The meanings of September 11 (or a tale of two dictators)By Boying Pimentel
Most Americans know it as the day when extremists killed more than two thousand innocent civilians in New York and Washington DC.
This week in Manila, it’s associated with a controversial rally claiming to be against government corruption.
But for many Filipinos and Chileans, September 11 is memorable for other reasons.
It’s Ferdinand Marcos’s birthday and the dictator never got tired of making us remember it when he was in power. (I still remember the fascist song we also had to sing during those years.)
In Chile, it was the day in 1973 when a military coup backed by the United States overthrew the democratically-elected government of Salvador Allende, launching one of the most brutal regimes in Latin American history.
Last year, we marked the 40th anniversary of the martial law declaration that launched the Marcos dictatorship.
This year, it’s the Chileans’ turn.
They’re marking the 40th anniversary of the bloodbath that ushered in an era of terror.
Here’s another way to see it: Marcos was celebrating his birthday and the first year of his reign of greed and terror when the Chileans were plunged into their own ugly nightmare.
One date, two dictatorships.
In both Chile and the Philippines, it was a time of suffering. People opposed to the regimes were imprisoned, tortured or made to disappear.
The cronies of the dictators grew rich and powerful. People lived in fear, even hopelessness.
But it was also a time of resistance. Young people in Chile and the Philippines found ways, creative and defiant, to fight back. They organized, mobilized, and turned to the arts and theater.
In this journey, despite being separated by distance and language, Chileans and Filipinos actually came to share some of the music in their struggles.
At one juncture stands Victor Jara, the beloved Chilean folk singer and poet.
On September 11, 1973, he was among those arrested in the crackdown. He was tortured by captors who were capable of so much cruelty: they broke his fingers and then taunted him into performing with broken hands. He was defiant till the end. Shortly before he was murdered, according to one account, Victor Jara sang “Venceremos” (We Will Win).
One of his songs reached our archipelago: the uplifting ballad, ‘Levantate,’ which became a Pilipino anthem of protest. Translated by folk singer Jess Santiago, it was popularized by Karina David and Becky Demetillo of Inang Laya.
‘Tumindig ka, bundok ay pagmasdan
Bukal ng hangin ng tubig at ng araw.’
From Chile, during this era of dictatorship, also came the folk group, Quilapayun.
Their songs also reached our shores. One of them, the powerful ‘El Pueblo Unido Jamas Sera Vencido’ (The People United Will Never Be Defeated) echoed as “Ang Tao, Ang Bayan, Ngayon ay Lumalaban” at street protests during the final years of the Marcos regime.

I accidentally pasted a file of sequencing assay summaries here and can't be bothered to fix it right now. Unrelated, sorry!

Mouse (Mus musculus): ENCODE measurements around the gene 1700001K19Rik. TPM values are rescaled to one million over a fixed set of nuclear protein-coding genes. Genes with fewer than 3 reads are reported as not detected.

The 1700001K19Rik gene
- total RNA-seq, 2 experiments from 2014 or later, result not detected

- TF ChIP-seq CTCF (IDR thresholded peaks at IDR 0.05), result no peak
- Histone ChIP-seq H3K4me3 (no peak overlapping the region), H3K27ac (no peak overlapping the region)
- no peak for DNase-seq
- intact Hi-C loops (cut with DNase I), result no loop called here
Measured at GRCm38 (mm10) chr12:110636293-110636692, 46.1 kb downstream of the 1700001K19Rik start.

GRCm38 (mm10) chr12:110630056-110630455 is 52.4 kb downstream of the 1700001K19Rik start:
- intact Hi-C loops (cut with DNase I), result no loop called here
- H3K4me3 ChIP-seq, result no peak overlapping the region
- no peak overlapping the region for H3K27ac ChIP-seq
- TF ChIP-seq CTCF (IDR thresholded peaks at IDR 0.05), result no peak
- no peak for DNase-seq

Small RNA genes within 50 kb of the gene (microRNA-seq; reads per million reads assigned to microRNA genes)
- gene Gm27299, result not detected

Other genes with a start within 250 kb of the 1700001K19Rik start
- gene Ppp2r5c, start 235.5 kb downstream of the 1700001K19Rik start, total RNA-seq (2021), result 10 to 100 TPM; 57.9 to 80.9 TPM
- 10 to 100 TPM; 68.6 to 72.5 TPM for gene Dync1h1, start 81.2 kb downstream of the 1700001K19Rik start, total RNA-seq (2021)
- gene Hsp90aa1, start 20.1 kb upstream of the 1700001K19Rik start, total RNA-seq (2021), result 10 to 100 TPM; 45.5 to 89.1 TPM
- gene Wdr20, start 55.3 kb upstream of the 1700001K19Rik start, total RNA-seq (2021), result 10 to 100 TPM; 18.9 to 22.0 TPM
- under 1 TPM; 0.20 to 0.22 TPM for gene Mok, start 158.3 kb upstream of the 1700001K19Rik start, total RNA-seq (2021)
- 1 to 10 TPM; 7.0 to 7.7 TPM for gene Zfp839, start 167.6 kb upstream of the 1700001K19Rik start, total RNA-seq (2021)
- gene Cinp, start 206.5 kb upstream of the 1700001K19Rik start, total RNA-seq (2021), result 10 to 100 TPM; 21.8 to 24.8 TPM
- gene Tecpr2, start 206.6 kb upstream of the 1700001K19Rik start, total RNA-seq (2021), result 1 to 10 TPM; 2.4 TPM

Eventually, the Filipinos and the Chileans waged triumphant battles against dictatorship.
There were some notable differences.
Filipinos literally chased Marcos out of the country during the 1986 revolt. Pinochet eventually stepped down, but not before rigging the system so that he could remain a “senator for life,” in yet another insult to a nation he abused for so many years.
But we have much to learn from the Chileans who proved relentless in making their dictator account for his crimes.
Pinochet spent the last few years of his life dodging one legal offensive after another by those who believed that he must pay for what he did to Chile.
The barrage became so overwhelming he eventually was forced to admit responsibility for the killings, the tortures and the abuses.
“As an ex-president, I accept responsibility for all the deeds that the army and armed forces are said to have committed,” he said in a videotaped message.
By then, he was facing more than a hundred charges for human rights abuses, and was even arrested during a trip to London.
On the videotaped message, he complained: “I suffered pains, I suffered sadness, and sirs, I suffered much sadness in my heart.”
Pinochet died in 2006.
The man he betrayed and overthrew in 1973 also recorded a final message 40 years ago. And Salvador Allende certainly displayed more dignity and courage as he faced the end.
At the height of the US-backed coup, Allende gave a speech that’s now remembered as one of the most powerful in history.
I never read about it until much later, but like the songs of Victor Jara and Quilapayun, Salvador Allende’s words could very well have been addressed to Filipinos.
As the fascist forces were encircling the presidential palace, Allende told his people: “Go forward, knowing that sooner rather than later, the great avenues will open again where free men will walk to build a better society.”
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